Would more high rise developments solve the housing crisis?
In its Housing for All policy, the Government said it wants an average of 33,000 housing units to be built on average every year until 2030.
With space at a premium in certain urban areas, would denser housing units help facilitate that target?
Speaking to The Hard Shoulder, IBEC’s Head of Enterprise & Regulatory Affairs Aidan Sweeney said greater density is essential if the housing crisis is to be tackled effectively.
“For us, it’s quite simple - Dublin needs to go higher,” he said.
“There’s actually an appetite out there for people to actually go higher and, we believe, most people are in favour of buildings between six and 12 stories."
Mr Sweeney said it is not just a case of reducing the housing shortage; he believes people in cities with high density levels have a better quality of life.
“What we’re talking about is actually sensible planning and a consistent approach to how we use the space that’s available,” he said.
“We need more people living in urban centres - that’s actually about sustainability.
“It’s a good environmental practice to have people living close to where they work, consume the services.
“Dispersed development and urban sprawl doesn’t work, it leads to poorer quality of life.”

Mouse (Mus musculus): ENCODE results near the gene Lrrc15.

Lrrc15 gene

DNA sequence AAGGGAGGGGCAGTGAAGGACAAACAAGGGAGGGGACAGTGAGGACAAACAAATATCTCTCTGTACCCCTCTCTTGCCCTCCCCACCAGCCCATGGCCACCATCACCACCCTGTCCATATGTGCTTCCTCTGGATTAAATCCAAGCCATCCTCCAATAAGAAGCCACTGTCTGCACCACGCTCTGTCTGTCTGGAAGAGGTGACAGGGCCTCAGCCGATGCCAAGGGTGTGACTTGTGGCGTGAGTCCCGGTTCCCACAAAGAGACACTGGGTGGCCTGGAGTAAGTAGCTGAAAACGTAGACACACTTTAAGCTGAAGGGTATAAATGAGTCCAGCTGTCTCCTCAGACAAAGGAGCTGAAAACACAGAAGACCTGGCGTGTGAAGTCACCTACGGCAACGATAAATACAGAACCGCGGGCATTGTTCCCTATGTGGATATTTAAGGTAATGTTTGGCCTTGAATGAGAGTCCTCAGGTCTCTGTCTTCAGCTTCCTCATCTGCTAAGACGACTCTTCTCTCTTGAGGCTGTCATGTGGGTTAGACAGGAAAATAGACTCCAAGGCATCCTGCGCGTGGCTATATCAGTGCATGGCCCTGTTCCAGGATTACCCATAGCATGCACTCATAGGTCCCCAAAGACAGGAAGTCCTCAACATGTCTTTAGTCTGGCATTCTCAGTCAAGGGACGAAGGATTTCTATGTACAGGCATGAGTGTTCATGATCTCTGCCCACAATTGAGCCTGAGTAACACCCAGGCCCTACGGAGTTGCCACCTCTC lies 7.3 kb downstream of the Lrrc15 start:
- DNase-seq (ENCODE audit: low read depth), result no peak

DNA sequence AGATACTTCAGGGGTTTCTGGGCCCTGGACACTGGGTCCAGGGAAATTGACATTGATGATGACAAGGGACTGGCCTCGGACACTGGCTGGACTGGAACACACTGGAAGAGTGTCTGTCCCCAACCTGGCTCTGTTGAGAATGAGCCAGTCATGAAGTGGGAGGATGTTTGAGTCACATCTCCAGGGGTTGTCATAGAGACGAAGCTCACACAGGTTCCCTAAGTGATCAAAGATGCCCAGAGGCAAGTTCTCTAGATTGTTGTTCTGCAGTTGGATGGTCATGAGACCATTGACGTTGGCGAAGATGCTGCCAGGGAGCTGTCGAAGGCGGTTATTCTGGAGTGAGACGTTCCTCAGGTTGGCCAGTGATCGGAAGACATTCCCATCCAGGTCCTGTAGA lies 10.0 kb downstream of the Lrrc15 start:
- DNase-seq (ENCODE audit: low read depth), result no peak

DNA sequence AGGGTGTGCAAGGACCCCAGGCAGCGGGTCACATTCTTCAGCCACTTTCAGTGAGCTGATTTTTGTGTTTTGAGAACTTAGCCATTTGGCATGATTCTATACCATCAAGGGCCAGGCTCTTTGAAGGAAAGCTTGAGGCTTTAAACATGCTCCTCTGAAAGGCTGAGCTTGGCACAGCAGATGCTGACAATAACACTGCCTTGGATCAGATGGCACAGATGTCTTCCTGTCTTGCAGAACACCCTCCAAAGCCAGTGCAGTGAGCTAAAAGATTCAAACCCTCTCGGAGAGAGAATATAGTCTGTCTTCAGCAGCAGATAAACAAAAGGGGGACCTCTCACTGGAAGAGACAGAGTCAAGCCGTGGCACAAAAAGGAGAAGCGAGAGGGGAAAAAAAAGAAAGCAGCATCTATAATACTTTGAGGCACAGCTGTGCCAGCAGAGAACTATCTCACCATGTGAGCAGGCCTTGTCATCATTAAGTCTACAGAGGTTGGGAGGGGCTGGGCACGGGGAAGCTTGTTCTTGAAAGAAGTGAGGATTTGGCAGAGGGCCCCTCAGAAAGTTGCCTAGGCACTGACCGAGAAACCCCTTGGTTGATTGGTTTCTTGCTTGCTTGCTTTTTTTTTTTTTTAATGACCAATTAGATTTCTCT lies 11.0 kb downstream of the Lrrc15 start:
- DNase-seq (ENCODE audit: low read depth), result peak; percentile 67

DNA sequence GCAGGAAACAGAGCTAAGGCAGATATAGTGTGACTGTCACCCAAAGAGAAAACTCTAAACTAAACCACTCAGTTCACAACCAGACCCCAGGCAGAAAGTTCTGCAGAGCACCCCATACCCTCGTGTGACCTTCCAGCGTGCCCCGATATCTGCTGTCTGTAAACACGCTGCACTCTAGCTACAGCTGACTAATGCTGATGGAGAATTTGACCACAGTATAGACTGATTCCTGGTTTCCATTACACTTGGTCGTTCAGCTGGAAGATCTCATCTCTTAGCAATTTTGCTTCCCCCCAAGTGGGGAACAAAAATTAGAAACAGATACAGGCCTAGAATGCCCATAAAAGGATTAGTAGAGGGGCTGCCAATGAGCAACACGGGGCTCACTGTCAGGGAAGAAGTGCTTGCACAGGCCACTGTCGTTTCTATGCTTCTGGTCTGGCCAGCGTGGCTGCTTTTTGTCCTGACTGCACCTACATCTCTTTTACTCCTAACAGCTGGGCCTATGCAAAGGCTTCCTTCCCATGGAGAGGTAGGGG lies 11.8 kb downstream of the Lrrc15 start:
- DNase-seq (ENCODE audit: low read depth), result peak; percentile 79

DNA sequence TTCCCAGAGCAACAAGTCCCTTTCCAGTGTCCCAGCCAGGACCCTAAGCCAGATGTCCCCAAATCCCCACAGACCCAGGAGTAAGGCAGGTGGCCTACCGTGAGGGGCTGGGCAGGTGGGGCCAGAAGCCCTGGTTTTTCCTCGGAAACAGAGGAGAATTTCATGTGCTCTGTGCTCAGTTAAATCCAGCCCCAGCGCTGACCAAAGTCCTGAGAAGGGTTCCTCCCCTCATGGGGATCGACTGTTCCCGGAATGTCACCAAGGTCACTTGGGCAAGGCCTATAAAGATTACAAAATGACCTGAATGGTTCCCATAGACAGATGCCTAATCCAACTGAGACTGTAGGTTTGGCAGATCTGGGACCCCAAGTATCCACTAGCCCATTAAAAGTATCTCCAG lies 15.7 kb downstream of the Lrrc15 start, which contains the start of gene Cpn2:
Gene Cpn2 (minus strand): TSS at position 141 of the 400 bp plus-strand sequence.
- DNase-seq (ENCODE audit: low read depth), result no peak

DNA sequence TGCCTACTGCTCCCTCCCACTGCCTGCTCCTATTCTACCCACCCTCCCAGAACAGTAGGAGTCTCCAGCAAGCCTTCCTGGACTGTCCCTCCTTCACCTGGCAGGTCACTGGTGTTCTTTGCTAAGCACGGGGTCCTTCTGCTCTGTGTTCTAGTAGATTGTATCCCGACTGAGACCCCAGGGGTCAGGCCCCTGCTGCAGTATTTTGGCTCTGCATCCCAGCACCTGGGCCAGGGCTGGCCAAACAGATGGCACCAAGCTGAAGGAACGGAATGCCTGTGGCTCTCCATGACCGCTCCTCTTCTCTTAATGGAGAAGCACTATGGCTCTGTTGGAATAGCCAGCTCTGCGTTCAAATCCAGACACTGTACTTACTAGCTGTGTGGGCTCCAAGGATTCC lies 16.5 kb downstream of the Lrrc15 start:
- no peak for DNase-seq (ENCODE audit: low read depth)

If the construction industry decides to build more on the periphery of urban areas, Mr Sweeney said it would ultimately lead to greater costs in the long-run.
“It’s more expensive for local authorities to service those houses,” he said.
“It’s actually more environmentally friendly… it leads to people getting in their cars and driving hours and hours a day to work.”
Out on the streets of Dublin, locals had a mixed reaction when asked about the prospect of more high-rise housing.
“What’s the advantage of the high-rise?,” one man told Newstalk reporter Josh Crosbie.
“I personally think we’re overcrowded as it is. We’re just like ants walking around, to be honest with you.”
While a woman recently back from a visit to Australia said she could see the advantages to building up.
“I think, at the moment, we need more housing,” she said.
“So, if that’s what has to happen, that’s what has to happen.
“I was in Melbourne over the summer and they adjust [to high-rise buildings].
“They get used to it and, to be honest with you, it’s going to be worth it for the housing.”
Last year, 29,851 new homes were completed in Ireland - just slightly below the Government’s target of 30,000.
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Main image: Construction cranes on a building site in Dublin, 10-10-2017. Image: Eamonn Farrell/RollingNews